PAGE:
|Back in our day . . .||
As I sit here on my well-worn overstuffed couch with an Xbox controller in hand and a teenage grandchild at my side, I have to wonder how I acquired grandchildren who are older than I am...
But of course, they aren't. I don't know how it is for others who are aging, but I don't feel a day over ten. How I came to have ulcers, dentures, reading glasses, and a host of other things that only old people are supposed to have is a mystery that I never expect to solve. But Bonnie thinks it would be a good idea to begin to run this blog as a form of memoir for the kids, the grandkids, close friends, and anyone else who can keep a civil tongue in their head. I fully agree, although it will force me to take a close look at who I am and how I got here.
Before you can begin to make sense of the events of which I will be writing, it will be necessary for you to understand that I grew up in a very different world from the one inhabited by my grandchildren, and even my children. For example, I have been reliably informed that my mother smoked, drank, ate tuna from the can, and had little or no prenatal care at all. I was put to sleep on my tummy in a baby crib covered with lead-based paint. There were no childproof caps on the medicine bottles nor locks on the kitchen cabinets, and later on, when I rode my bike, if anything was on my head, it was a baseball cap. The other kids would have made me wear a dress if I'd shown up on my bike with a helmet on!
I rode in a car without a car seat, a booster seat, seat belts, or air bags that had bald tires and marginal brakes. My favorite riding position when "shotgun" wasn't available was standing on the floor in back leaning on the front seat so I could see out the front window. Riding in the back of a pickup truck on a warm summer day was always a special treat. I drank water from a garden hose, and four of us routinely shared a Coke or Pepsi, and I don't remember one case of typhoid flaring up in my neighborhood.
We ate Twinkies, white bread, real butter, and bacon. We drank Kool-Aid made with real white sugar, but none of us were overweight. Why not? Because we were always outside playing, that's why not! On weekends, and especially during the summer, our folks would push us out the door after breakfast, and they didn't expect to see us again until the street lights came on. They only had the most general idea where we were, but we knew where they were if we needed adult intervention. We spent hours building soapbox racers out of junk, and rode them down the steepest hills we could find, only to discover that we had neglected to include brakes in our brilliant design. We fell out of trees, got cuts and scrapes, broke bones, chipped teeth, and yet somehow no lawsuits were ever brought over these accidents.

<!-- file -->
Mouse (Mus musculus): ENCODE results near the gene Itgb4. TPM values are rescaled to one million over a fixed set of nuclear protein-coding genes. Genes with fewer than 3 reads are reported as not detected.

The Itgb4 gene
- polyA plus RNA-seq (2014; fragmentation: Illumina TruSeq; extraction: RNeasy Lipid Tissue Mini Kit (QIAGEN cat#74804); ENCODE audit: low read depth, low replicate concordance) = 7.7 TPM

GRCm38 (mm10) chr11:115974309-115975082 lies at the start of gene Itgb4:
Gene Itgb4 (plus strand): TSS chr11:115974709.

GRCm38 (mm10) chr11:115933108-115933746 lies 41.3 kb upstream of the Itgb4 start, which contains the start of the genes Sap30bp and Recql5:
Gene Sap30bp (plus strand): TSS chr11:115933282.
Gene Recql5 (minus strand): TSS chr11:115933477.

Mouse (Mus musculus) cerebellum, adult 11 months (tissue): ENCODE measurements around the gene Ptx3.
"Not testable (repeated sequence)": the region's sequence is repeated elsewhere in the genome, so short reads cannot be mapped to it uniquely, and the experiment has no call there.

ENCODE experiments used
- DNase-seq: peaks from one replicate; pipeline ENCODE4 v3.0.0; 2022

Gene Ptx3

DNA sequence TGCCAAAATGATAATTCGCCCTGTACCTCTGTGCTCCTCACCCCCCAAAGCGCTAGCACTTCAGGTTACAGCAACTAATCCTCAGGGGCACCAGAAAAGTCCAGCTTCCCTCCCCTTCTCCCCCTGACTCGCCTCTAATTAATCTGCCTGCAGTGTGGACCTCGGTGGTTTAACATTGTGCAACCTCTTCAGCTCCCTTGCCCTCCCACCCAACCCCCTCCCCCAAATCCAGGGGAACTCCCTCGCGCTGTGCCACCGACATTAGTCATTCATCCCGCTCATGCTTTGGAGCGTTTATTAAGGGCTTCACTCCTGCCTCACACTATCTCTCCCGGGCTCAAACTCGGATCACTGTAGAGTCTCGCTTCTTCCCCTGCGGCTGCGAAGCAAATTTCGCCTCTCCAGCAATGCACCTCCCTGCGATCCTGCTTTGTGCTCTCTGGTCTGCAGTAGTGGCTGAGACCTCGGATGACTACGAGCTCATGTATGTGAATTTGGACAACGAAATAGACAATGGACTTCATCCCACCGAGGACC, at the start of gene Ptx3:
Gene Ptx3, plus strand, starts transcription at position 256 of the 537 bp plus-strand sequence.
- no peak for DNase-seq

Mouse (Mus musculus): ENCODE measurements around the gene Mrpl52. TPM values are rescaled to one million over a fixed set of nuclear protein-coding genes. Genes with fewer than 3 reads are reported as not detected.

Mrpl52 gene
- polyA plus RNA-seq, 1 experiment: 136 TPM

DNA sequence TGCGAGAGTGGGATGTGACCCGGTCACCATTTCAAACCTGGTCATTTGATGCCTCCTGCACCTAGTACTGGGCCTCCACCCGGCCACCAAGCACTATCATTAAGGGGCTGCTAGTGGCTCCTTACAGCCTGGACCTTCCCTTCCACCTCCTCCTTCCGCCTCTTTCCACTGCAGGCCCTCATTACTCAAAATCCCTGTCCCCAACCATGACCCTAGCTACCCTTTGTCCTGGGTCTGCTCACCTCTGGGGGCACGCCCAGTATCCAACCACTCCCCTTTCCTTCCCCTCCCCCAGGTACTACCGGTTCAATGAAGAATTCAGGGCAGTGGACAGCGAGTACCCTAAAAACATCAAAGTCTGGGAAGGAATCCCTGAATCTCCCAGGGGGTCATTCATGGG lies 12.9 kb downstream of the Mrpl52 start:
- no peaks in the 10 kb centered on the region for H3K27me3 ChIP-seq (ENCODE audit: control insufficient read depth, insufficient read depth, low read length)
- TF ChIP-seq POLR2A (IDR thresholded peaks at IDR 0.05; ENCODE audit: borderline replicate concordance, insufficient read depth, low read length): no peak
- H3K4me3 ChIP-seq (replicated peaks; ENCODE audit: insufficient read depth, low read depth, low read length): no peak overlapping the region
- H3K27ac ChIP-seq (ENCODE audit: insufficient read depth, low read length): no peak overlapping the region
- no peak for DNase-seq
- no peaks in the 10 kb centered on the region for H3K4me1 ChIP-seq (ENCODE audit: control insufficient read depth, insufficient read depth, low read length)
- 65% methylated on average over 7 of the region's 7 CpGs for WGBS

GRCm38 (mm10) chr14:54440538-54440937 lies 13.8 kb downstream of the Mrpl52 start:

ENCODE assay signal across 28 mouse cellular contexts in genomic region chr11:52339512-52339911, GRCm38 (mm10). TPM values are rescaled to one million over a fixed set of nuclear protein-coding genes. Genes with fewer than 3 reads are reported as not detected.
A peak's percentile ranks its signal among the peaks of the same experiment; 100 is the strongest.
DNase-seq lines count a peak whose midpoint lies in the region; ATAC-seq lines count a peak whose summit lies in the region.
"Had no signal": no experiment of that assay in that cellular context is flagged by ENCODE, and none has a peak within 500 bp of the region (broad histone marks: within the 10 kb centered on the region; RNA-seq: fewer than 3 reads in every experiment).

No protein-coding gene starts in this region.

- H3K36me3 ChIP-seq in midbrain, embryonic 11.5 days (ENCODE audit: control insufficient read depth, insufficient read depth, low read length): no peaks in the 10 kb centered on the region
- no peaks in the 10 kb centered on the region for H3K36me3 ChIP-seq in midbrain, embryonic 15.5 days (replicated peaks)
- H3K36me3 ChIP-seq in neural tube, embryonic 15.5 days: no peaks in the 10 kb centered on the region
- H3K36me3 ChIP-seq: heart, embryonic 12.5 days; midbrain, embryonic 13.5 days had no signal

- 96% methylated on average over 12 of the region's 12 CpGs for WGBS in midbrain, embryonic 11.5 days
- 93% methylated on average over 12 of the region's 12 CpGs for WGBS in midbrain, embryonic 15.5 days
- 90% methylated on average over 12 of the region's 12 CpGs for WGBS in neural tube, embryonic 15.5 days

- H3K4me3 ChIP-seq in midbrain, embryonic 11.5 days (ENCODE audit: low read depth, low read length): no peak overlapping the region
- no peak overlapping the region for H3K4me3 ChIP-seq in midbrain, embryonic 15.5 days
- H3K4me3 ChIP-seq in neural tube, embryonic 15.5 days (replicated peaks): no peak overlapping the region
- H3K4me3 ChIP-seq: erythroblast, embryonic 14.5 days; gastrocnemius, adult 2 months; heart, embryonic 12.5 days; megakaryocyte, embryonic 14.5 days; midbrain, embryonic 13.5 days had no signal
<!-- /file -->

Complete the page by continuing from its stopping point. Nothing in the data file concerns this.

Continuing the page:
We didn't have Playstations, Nintendos, or XBoxes. There were no video games, nor 150 channels on cable, because there was no cable! There were no DVDs, no DVRs, no surround sound, no cell phones, no iPods, no MP3s, 4s, or 5s, no personal computers, no Internet, and no chat rooms. We had actual friends, and when we wanted to chat, we didn't look them up on Facebook, we went outside and found them. That's right, we rode our bikes or walked to a friend's house and knocked on the door.
Little League had tryouts, and not everyone made the team. Those who didn't had to learn to deal with the disappointment. Imagine that! And the idea of a parent bailing us out if we ran afoul of the law was unheard of; the parents actually sided with the law!
We were spanked with wooden spoons, switches, coat hangers, Ping-Pong paddles, and belts by parents, aunts and uncles, and schoolteachers, and no one ever called child services to report the abuse. We ate worms, dirt, and suspicious vegetation. We were given BB guns for our 10th birthday and made up games using baseball bats and golf balls, and contrary to what we were told, very few eyes were actually put out.
Our generation went on to produce some of the best risk-takers, problem solvers, and innovators in history. Today's kids master hand-held games that are more capable than the computers that put men on the moon, but if their fanbelt breaks halfway between L.A. and Vegas, do they know how to fix it using a pair of pantyhose? We had freedom and responsibility, experienced success and failure, and had to deal with it all, good and bad. If you are one of us, congratulations! You might want to share this with those less fortunate, those whose childhood came after the lawyers and politicians decided that being a child was far too lucrative to be left in the hands of children.
So now you have some idea of the perspective I bring to this project. I think the world seen through the eyes of today's child, despite all the electronics and wonder-toys, is nowhere near as interesting as the one I saw was. But that's just my opinion. Settle back for the ride, and don't hesitate to speak up if we strike a nerve...
All the best,
[Disclaimer: A good many versions of this "child of the fifties" thing has been going around the Internet for a good many years. I freely admit to have cherrypicked the points that spoke closely to my own childhood, and expanded them through the filter of my own experience. I don't want to take credit for anyone else's work, but why reinvent the wheel? Regardless of all that, I hope you had a good time! ~ J.T.
This is for the grandkids, the family, close friends, and anyone else who can keep a civil tongue in their heads! It amounts to an interactive book of memoirs, but only if you interact... so get to it!
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California has been my home since 1965. I wouldn't want to be anywhere else. I'm home to stay!
What is there to say about a ten-year old turning 65, besides, what the hell happened?!??